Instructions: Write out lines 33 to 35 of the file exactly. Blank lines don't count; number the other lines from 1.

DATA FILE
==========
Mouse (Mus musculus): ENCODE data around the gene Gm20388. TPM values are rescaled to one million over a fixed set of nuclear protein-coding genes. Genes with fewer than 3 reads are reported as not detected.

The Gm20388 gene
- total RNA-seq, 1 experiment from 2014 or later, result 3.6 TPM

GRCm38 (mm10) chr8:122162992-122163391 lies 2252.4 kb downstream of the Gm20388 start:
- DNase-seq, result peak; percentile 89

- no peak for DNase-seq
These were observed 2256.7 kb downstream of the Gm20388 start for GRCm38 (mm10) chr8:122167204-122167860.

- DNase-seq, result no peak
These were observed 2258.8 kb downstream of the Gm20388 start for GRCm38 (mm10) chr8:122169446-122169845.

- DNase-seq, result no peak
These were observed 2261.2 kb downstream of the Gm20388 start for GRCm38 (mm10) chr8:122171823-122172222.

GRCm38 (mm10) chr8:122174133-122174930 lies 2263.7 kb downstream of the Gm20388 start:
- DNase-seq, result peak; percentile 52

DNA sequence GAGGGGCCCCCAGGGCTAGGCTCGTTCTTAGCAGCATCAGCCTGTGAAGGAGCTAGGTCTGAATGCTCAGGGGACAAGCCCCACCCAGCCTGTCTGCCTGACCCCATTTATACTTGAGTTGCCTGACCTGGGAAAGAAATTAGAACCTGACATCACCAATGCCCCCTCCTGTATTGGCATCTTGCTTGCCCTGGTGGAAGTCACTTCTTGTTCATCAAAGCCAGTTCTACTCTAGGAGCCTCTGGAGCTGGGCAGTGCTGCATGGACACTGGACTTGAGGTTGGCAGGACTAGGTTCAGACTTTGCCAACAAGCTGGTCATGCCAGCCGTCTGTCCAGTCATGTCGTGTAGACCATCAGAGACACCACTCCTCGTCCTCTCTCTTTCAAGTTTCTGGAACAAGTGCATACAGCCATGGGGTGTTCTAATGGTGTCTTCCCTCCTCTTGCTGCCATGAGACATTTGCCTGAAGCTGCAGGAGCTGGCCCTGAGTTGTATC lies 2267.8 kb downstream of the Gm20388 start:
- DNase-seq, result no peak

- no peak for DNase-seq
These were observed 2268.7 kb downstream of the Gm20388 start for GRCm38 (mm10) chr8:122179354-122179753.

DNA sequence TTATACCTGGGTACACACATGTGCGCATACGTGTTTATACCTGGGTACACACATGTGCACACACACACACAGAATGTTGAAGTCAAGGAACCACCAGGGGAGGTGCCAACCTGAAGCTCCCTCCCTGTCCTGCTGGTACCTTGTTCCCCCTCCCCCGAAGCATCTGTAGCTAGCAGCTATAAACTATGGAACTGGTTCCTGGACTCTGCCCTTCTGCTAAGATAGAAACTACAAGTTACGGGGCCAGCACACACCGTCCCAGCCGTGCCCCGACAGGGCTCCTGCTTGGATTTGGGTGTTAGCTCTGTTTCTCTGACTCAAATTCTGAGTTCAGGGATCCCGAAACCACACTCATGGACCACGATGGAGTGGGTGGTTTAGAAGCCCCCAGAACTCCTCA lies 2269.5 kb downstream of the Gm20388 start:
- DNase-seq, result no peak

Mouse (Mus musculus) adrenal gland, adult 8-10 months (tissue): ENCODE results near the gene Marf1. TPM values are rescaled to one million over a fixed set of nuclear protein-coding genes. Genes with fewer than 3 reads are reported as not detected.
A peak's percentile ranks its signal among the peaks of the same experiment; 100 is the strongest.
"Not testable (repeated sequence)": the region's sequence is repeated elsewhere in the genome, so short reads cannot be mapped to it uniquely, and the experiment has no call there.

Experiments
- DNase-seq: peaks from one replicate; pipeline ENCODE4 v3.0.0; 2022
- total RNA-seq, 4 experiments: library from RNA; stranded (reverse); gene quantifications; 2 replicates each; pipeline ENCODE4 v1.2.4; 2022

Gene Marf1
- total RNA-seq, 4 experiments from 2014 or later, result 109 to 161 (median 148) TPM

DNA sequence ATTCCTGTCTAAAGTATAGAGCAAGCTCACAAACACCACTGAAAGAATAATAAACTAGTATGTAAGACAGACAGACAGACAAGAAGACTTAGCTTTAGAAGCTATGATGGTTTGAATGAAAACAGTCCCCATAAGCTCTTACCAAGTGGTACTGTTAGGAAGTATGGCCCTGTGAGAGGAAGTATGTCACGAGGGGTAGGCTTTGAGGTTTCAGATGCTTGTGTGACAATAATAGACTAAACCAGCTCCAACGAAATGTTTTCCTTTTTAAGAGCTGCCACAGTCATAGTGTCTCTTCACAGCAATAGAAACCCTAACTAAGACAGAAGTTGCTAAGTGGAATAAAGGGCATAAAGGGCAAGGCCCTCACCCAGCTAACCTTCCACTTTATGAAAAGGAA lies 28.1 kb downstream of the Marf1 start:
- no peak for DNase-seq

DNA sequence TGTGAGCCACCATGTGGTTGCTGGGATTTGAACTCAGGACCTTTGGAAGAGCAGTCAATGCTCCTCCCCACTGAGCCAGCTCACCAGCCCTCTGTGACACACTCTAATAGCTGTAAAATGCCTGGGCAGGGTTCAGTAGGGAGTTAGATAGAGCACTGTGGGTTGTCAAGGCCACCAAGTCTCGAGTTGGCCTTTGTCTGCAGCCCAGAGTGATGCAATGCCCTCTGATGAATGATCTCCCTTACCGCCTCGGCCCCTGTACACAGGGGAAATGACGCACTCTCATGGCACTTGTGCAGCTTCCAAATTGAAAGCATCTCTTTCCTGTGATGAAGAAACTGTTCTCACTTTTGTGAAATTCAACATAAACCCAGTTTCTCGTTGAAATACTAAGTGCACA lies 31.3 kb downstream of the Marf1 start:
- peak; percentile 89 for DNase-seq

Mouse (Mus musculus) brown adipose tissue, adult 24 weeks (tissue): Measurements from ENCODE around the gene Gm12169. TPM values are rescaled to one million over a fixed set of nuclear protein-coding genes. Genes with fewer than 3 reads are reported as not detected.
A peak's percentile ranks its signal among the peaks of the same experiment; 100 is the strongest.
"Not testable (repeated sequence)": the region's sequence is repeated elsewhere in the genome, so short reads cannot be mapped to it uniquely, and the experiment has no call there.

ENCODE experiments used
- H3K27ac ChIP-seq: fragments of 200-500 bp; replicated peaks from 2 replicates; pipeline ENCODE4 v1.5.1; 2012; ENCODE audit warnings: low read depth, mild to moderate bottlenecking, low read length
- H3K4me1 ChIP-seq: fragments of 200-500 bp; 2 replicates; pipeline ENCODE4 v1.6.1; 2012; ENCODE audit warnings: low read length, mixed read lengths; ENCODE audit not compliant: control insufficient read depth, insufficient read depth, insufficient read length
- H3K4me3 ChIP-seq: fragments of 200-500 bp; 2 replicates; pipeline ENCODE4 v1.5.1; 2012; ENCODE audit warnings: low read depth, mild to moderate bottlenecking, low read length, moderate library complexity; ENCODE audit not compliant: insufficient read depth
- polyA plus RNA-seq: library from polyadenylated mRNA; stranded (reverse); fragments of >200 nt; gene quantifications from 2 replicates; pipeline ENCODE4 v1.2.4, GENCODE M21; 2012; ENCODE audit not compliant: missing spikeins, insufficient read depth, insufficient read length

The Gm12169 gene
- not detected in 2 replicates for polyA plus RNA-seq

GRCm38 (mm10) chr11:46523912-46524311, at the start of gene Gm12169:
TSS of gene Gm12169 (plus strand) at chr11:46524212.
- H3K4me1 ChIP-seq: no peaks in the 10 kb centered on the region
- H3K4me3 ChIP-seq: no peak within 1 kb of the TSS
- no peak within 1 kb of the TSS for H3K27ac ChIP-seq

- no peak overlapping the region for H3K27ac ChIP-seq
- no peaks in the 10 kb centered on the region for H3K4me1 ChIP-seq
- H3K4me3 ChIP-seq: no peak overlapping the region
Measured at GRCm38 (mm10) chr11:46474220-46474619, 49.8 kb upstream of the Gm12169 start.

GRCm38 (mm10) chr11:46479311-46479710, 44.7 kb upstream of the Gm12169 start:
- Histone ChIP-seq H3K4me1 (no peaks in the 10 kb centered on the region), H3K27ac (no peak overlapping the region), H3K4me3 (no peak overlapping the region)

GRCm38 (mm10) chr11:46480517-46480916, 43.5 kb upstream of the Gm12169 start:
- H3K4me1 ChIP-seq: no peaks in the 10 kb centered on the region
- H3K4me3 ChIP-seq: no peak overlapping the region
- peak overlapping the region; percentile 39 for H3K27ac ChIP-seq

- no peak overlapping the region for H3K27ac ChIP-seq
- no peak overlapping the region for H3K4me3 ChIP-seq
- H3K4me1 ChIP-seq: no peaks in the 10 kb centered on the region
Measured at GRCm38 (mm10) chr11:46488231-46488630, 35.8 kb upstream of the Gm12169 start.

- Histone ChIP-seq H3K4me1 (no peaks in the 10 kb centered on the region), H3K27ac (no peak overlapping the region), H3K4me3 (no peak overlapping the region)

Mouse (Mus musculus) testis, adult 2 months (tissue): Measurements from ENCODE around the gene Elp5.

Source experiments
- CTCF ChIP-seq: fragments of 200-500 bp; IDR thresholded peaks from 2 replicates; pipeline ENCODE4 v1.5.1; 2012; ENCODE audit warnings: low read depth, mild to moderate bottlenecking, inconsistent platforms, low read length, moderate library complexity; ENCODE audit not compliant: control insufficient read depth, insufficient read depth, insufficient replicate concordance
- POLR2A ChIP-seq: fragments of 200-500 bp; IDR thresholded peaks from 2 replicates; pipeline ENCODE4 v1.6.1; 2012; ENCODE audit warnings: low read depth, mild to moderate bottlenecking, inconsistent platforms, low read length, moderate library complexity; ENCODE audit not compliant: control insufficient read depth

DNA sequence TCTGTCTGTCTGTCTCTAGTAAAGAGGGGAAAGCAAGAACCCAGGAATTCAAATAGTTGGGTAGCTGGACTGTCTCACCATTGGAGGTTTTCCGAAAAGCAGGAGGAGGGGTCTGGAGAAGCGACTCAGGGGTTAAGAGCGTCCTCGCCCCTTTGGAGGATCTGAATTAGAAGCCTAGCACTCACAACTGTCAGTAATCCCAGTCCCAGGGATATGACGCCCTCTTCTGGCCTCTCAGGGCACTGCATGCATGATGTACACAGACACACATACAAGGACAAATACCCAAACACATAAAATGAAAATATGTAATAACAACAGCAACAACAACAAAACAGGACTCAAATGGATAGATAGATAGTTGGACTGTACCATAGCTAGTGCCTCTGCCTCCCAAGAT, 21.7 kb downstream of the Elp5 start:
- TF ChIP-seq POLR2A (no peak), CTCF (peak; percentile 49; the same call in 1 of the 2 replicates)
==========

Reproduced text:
A peak's percentile ranks its signal among the peaks of the same experiment; 100 is the strongest.
"Not testable (repeated sequence)": the region's sequence is repeated elsewhere in the genome, so short reads cannot be mapped to it uniquely, and the experiment has no call there.

ENCODE experiments used